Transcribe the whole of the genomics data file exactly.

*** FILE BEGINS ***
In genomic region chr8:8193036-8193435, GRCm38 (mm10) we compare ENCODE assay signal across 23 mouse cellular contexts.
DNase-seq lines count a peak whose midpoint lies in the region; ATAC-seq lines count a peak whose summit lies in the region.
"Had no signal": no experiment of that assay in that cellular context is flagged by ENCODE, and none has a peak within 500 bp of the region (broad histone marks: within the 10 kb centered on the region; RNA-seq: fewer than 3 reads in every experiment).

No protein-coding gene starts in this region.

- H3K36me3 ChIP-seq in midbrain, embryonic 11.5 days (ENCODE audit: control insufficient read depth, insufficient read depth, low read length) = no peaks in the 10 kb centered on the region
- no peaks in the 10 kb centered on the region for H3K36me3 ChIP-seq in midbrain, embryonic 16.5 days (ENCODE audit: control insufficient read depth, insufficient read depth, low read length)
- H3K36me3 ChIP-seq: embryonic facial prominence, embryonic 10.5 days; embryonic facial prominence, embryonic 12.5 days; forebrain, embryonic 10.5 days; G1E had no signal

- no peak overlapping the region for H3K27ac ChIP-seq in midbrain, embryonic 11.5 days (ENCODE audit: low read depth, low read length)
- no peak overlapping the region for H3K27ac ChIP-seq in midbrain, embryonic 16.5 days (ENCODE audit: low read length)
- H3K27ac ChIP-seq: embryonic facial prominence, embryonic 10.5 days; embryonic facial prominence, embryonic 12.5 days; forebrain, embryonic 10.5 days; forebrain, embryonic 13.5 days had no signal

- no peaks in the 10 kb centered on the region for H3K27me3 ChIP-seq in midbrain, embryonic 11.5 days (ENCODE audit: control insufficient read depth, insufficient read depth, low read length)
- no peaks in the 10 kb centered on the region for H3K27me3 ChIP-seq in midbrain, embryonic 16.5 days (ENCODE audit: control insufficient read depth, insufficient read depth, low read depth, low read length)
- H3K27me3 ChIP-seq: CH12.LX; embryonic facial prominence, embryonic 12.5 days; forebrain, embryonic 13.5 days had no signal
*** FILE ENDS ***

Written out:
In genomic region chr8:8193036-8193435, GRCm38 (mm10) we compare ENCODE assay signal across 23 mouse cellular contexts.
DNase-seq lines count a peak whose midpoint lies in the region; ATAC-seq lines count a peak whose summit lies in the region.
"Had no signal": no experiment of that assay in that cellular context is flagged by ENCODE, and none has a peak within 500 bp of the region (broad histone marks: within the 10 kb centered on the region; RNA-seq: fewer than 3 reads in every experiment).

No protein-coding gene starts in this region.

- H3K36me3 ChIP-seq in midbrain, embryonic 11.5 days (ENCODE audit: control insufficient read depth, insufficient read depth, low read length) = no peaks in the 10 kb centered on the region
- no peaks in the 10 kb centered on the region for H3K36me3 ChIP-seq in midbrain, embryonic 16.5 days (ENCODE audit: control insufficient read depth, insufficient read depth, low read length)
- H3K36me3 ChIP-seq: embryonic facial prominence, embryonic 10.5 days; embryonic facial prominence, embryonic 12.5 days; forebrain, embryonic 10.5 days; G1E had no signal

- no peak overlapping the region for H3K27ac ChIP-seq in midbrain, embryonic 11.5 days (ENCODE audit: low read depth, low read length)
- no peak overlapping the region for H3K27ac ChIP-seq in midbrain, embryonic 16.5 days (ENCODE audit: low read length)
- H3K27ac ChIP-seq: embryonic facial prominence, embryonic 10.5 days; embryonic facial prominence, embryonic 12.5 days; forebrain, embryonic 10.5 days; forebrain, embryonic 13.5 days had no signal

- no peaks in the 10 kb centered on the region for H3K27me3 ChIP-seq in midbrain, embryonic 11.5 days (ENCODE audit: control insufficient read depth, insufficient read depth, low read length)
- no peaks in the 10 kb centered on the region for H3K27me3 ChIP-seq in midbrain, embryonic 16.5 days (ENCODE audit: control insufficient read depth, insufficient read depth, low read depth, low read length)
- H3K27me3 ChIP-seq: CH12.LX; embryonic facial prominence, embryonic 12.5 days; forebrain, embryonic 13.5 days had no signal